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Archive for the ‘Way Cool’ Category

Best left alone?

Best left alone?

I mean, it’s just asking for trouble:

And speaking of Pluto’s features, NASA scientists are now giving unofficial names to some of the things they’ve spotted — names they can submit to the International Astronomical Union for official approval. They’re sticking with the trend of underworld creatures and gods — Pluto, after all, was the Roman god of the underworld — and have tentatively named a previously observed dark, whale-shaped splotch (just to the left of the broken heart) after “Cthulhu,” the dark deity invented by author H.P. Lovecraft. Described as part man, part dragon, and part octopus, Cthulhu has gained something of a cult following in the Internet age.

Okay, so Cthulhu is supposed to be trapped under the Pacific, where he lies dreaming, but what if R’lyeh was really located on a dark plane on a dark planet at the far edge of the Solar System, and Lovecraft was trying to spare us the sanity-blasting truth? And what if this awakens him… er…. it?

Yeah. We’re doomed.

PS: Let us enjoy this moment while forgiving the article’s author his apparently weak knowledge of all things Cthulhuoid. First, he’s never been described as “part dragon,” though he does have wings as I recall, and an octopoidal head. But he is definitely not a god. Nyarlathotep, Azathoth, and Hastur are gods. The Big C is “merely” a Great Old One, himself a servant of the gods.

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bruce-lee-game-of-death-280x280

Just watch. This kid has *all* the moves:

I wouldn’t be surprised if some Hong Kong studio signed him to a long-term contract.

I know he could kick my butt.

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Of course, a Melnibonean dragon would be much tougher:

There have been innumerable science-fantasy books about crossovers between our world and a world where dragons and magic is real; one of my favorites is Brian Daley’s “The Doomfarers of Coramonde,” which is about a Vietnam-era US Army unit that winds up in another world… and fighting a dragon.

I’m surprised no one’s done a movie on this, yet, given the glorious special-effects possibilities.

h/t The Daily Beast

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Figures the cats are the Nazis.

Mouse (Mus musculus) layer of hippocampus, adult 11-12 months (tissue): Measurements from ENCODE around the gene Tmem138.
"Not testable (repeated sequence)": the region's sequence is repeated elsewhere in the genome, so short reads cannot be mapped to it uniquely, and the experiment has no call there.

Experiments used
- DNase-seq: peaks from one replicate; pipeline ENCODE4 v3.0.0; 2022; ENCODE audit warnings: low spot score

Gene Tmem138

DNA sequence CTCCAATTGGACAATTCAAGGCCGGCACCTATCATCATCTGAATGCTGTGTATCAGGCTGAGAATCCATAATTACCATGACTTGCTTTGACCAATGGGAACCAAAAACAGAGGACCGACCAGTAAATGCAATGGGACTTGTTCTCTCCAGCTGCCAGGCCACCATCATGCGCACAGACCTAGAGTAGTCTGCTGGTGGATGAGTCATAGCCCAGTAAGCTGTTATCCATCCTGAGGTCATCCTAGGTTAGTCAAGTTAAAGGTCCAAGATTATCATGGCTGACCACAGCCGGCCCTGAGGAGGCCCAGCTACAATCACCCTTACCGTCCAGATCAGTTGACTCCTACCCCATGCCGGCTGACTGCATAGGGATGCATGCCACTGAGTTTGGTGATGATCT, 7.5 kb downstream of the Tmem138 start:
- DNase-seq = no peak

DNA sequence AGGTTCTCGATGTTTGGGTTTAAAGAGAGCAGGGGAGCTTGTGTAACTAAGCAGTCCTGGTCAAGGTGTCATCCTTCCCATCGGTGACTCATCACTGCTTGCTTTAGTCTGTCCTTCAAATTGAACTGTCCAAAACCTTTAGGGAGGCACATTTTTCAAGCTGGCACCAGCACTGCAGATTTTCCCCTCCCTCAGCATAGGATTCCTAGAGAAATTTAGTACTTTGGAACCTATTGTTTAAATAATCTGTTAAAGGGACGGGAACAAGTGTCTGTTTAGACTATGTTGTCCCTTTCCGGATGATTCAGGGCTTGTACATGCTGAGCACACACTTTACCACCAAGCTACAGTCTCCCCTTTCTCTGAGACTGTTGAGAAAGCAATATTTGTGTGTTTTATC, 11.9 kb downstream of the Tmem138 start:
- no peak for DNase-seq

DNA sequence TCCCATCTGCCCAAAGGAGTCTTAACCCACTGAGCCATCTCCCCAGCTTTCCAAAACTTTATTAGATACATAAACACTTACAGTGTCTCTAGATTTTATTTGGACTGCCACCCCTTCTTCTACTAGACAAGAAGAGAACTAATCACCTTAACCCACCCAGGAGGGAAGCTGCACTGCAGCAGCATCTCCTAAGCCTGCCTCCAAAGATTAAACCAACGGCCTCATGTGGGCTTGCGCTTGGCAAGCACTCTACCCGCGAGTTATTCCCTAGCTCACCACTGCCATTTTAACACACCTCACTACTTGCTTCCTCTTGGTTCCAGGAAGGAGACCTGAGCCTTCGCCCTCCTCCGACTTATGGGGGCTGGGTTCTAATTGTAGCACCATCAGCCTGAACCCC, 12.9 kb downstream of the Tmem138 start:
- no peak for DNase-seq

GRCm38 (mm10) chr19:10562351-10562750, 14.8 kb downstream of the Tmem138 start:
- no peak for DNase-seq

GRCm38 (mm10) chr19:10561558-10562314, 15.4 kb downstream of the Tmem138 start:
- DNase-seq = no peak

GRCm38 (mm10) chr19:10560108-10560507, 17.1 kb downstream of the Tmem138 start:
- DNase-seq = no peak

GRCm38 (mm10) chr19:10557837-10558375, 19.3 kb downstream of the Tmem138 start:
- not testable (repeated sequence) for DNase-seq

Very creative. And never leave home without your hat. 🙂

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You’re sure to sleep well after looking at these:

"They're coming for you..."

“They’re coming for you…”

 

Here’s an excerpt from the Wired article:

It can be hard to take your eyes off a good GIF. Turns out, it can also be tough to take your eyes off a terrifying one.

In Oswra, a collection of GIFs by self-taught animator Hayden Zezula, we witness baby parts rearranged into all sorts of endlessly-looping abominations. A plaster-white baby head sits atop a churning cone of arms and hands. A dense cluster of legs marches nowhere at all, like a sea anemone with tiny feet instead of tentacles.

A couple of these convince me the artist is secretly a Yog-Sothoth cultist. And I bet the mutant babies work with the evil clowns.

Sweet dreams!

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A dragon made from car parts. Love it!

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His fate a reminder

His fate a reminder

There’s a wonderful article at the BBC about the traditions surrounding the Queen’s Speech in the House of Lords, which opens Parliament. The whole article is worth a read, but this in particular delighted me:

And here is the really cheeky move: parliament forces Her Majesty to consider her own mortality as she gets dressed for the occasion. For in the Robing Room of the House of Lords, where the Queen puts on her robe and imperial state crown, the authorities have chosen to display a facsimile of the death warrant of her ancestor, Charles I.

If ever there were a symbol to express the end of the divine right of kings and the limits of a constitutional monarchy, that document is it.

Who says the British don’t have a puckish sense of humor? 😀

Of course, fair is fair. The Queen is allowed to keep a member of Parliament hostage during her speech, to guarantee her safety. This year’s designated fall guy will have to suffer by sitting in Buckingham Palace and drink tea, while watching the speech on TV.

Oh, cruel fate!

The author makes an excellent point at the end, though, about why the British maintain these seemingly silly rituals:

The point is this: as you watch the state opening of parliament, remember it is one of the strongest ceremonial demonstrations of our liberty that we have. Democracy is not just the freedom to vote out a government we dislike; it is also the freedom not to be ruled by an autocratic monarch chosen by God.

It is what our ancestors fought over in the civil war. And it is a right that we are reminded of every year.

I can appreciate that.

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